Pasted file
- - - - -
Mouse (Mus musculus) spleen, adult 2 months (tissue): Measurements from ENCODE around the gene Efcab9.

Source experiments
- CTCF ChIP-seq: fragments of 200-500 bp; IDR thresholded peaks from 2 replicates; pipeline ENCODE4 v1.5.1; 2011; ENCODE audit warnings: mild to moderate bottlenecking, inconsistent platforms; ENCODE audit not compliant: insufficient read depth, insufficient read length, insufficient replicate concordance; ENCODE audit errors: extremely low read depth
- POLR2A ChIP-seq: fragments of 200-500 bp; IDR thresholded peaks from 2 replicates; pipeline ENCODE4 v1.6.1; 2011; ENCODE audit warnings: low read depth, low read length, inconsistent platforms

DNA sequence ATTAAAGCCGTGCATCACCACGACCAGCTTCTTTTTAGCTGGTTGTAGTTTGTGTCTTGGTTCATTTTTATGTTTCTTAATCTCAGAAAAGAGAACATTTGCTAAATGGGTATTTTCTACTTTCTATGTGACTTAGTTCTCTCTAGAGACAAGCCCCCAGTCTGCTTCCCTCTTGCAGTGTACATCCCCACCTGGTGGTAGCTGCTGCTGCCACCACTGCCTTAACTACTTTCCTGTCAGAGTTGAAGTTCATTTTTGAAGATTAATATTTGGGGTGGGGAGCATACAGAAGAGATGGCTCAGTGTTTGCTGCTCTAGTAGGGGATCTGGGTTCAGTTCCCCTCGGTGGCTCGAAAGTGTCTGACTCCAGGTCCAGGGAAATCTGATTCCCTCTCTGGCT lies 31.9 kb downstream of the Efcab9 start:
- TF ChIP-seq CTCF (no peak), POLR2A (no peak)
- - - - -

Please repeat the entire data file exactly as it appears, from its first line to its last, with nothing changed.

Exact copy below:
Mouse (Mus musculus) spleen, adult 2 months (tissue): Measurements from ENCODE around the gene Efcab9.

Source experiments
- CTCF ChIP-seq: fragments of 200-500 bp; IDR thresholded peaks from 2 replicates; pipeline ENCODE4 v1.5.1; 2011; ENCODE audit warnings: mild to moderate bottlenecking, inconsistent platforms; ENCODE audit not compliant: insufficient read depth, insufficient read length, insufficient replicate concordance; ENCODE audit errors: extremely low read depth
- POLR2A ChIP-seq: fragments of 200-500 bp; IDR thresholded peaks from 2 replicates; pipeline ENCODE4 v1.6.1; 2011; ENCODE audit warnings: low read depth, low read length, inconsistent platforms

DNA sequence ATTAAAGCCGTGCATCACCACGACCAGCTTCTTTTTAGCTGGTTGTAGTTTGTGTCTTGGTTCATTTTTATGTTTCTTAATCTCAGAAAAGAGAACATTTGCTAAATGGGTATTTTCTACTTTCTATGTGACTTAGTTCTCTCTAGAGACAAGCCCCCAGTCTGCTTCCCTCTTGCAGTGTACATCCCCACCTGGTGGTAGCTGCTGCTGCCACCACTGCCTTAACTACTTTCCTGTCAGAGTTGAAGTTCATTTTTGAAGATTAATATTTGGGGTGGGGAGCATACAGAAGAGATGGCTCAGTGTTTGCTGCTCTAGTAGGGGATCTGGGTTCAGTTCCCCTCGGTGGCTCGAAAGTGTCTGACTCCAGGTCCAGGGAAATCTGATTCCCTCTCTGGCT lies 31.9 kb downstream of the Efcab9 start:
- TF ChIP-seq CTCF (no peak), POLR2A (no peak)